Kildare's Galway Cycle retains its magic

Cycling column

Conor McHugh


Conor McHugh


Kildare's Galway Cycle retains its magic

View of Conor McHugh from above midway through the Galway Cycle Picture: Patrick Thomas Photography

It’s the Tuesday morning after the Galway Cycle and, not unusually, I’m coming down with something, a chesty nuisance that will likely ruin my cycling plans for the weekend.

Or not, we’ll see how the over-the-counter lotions and potions get on.

The weekend was great.

The important bit is that we raised €51,000 and counting for Vision Sports Ireland, which is a huge deal for that charity and for the people it helps to introduce to sport.

In fact, somebody with impaired vision who has excelled in sport is Katie George Dunlevy who is the current double world and Paralympic champion (with current Irish champion Eve McCrystal), and she joined us on the cycle on both days.

She and her partner thoroughly enjoyed the craic over the weekend, and it was a huge honour to have her there.

We’re lucky in that the paralympic team and the Galway Cycle share the wonderful Tommy McGowan.

He’s their manager and our mechanic, and the nicest man you’ll meet in many’s a day’s walk.

Friday was a great day with the wind behind us.

The weather forecast the night before was shocking, with heavy and prolonged rain for at least the first half of the day.

But in the end, the light breeze helped — or should I say, the lightness of the breeze.

It was an easterly wind, but it was only about 10kph, whereas we averaged almost 26kph the whole way down.

And Strava says I broke all sorts of records on the way.

Of the 60 Strava segments along the way, I broke 21 PB’s and got another 20 seconds and thirds.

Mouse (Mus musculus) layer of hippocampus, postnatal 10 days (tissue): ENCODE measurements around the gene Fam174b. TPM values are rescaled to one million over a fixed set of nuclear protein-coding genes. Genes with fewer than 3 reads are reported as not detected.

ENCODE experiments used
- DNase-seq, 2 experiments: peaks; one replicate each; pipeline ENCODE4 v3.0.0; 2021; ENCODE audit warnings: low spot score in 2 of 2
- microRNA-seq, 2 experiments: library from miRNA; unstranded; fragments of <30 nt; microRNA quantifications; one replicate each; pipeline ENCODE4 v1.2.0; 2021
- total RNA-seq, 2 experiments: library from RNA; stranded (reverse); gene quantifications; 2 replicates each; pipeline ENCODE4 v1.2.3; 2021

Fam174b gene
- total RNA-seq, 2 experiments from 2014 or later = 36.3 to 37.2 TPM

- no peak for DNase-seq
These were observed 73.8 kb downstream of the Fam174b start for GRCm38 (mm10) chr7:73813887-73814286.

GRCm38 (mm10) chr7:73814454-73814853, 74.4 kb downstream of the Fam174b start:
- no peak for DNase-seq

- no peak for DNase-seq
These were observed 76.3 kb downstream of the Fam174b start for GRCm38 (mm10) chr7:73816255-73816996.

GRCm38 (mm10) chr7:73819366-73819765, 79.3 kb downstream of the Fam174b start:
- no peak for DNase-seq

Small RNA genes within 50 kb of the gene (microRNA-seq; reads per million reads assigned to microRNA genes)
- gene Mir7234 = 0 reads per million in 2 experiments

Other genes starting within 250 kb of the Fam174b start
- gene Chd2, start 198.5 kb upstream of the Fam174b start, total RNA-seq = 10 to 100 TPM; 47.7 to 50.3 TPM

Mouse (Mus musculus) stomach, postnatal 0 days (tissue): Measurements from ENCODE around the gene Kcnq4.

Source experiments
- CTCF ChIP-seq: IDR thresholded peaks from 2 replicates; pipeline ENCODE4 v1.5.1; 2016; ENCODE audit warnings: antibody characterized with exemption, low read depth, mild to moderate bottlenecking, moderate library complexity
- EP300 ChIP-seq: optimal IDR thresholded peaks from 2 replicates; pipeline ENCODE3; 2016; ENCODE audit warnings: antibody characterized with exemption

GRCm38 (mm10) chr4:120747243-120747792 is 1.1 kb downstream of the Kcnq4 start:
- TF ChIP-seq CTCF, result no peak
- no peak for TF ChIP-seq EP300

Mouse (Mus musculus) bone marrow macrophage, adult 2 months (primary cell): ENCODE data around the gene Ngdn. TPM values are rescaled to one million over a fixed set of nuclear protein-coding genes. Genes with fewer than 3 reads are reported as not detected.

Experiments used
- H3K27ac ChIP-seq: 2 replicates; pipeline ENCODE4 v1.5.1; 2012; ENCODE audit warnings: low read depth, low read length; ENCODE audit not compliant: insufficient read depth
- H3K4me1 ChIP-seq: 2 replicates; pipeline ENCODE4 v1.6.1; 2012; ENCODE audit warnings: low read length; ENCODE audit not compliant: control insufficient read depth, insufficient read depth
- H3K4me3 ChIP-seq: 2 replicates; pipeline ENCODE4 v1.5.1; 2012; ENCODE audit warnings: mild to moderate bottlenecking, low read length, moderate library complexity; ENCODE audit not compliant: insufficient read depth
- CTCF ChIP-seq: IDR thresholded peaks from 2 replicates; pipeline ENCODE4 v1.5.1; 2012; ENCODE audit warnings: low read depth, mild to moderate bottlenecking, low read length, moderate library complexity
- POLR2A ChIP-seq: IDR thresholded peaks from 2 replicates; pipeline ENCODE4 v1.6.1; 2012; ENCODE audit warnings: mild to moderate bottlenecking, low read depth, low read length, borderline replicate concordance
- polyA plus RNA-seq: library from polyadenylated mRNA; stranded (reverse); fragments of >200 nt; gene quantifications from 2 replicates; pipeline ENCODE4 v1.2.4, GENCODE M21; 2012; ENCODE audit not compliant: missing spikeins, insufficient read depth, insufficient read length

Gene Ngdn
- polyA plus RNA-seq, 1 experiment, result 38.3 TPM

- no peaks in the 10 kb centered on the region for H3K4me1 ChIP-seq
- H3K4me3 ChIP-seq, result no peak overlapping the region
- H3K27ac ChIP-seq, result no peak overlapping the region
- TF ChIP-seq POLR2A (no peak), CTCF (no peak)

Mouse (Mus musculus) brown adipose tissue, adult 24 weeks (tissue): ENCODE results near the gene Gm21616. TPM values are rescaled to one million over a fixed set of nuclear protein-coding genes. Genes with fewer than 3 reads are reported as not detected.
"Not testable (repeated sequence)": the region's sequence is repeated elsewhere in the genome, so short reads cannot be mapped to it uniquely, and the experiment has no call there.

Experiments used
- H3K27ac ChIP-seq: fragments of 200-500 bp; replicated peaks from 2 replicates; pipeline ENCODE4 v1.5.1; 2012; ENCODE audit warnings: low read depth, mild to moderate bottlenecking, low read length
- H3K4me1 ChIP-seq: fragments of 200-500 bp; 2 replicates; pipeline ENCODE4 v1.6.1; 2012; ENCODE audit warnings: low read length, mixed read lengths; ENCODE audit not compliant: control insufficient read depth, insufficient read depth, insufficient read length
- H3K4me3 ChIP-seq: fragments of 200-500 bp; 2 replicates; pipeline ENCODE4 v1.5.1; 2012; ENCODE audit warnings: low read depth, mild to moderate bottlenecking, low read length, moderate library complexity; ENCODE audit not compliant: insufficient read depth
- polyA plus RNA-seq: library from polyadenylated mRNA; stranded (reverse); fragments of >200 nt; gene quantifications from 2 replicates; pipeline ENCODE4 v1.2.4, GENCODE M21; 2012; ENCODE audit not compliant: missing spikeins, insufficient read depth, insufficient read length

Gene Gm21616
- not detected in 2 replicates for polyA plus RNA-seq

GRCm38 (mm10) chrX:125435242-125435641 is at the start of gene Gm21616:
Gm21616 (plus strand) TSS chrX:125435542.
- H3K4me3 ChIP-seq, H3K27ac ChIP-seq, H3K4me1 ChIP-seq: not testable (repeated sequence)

The 194.57kms were completed in 7 hours 36 minutes with an average of 25.6 kph and a max of 48.6 (which was achieved on the descent into Tyrrellspass).

We had four breaks, as usual, in Kinnegad, Moate, Ballinasloe and Loughrea.

The first and last are about 20 minutes long and the middle two are more like a proper hour.

We had a good food crew as well as an excellent support crew with vans and lorries bringing bags to each stop and providing them over the course of the weekend.

The way back was a different story.

It was still dry, but the wind was still easterly and it started to get considerably stronger. And as the day wore on it got stronger again.

That being said we only added a few more minutes, with a total of 7 hours 4 minutes with an average of 25.3kph.

The result was a lot of people heading for the bus and yours truly ending the weekend a bit shook.

Hence the tickle in the throat and a general sense of being run down, although it’s probably a combination of all of the above, and the entire weekend where, despite best efforts, sleep was not really prioritised.

Still, it’s 400kms in the bag over the weekend, and most of the time on the road (80%) was spent in Zone 2 for me which is 113 to 149 beats per minute.

If I’d known at the start of the year that I’d get to that level of fitness, I’d be happy enough — and if this bloody tickle in my throat were to bugger off I’d be even happier.

The Galway Cycle was my introduction to cycling and remains, for my money, the best fun and best organised event on the calendar.

And for that reason alone I’d recommend that anyone should give it a go, whether 100kms is no bother to you, or 100 metres sounds a bit too far.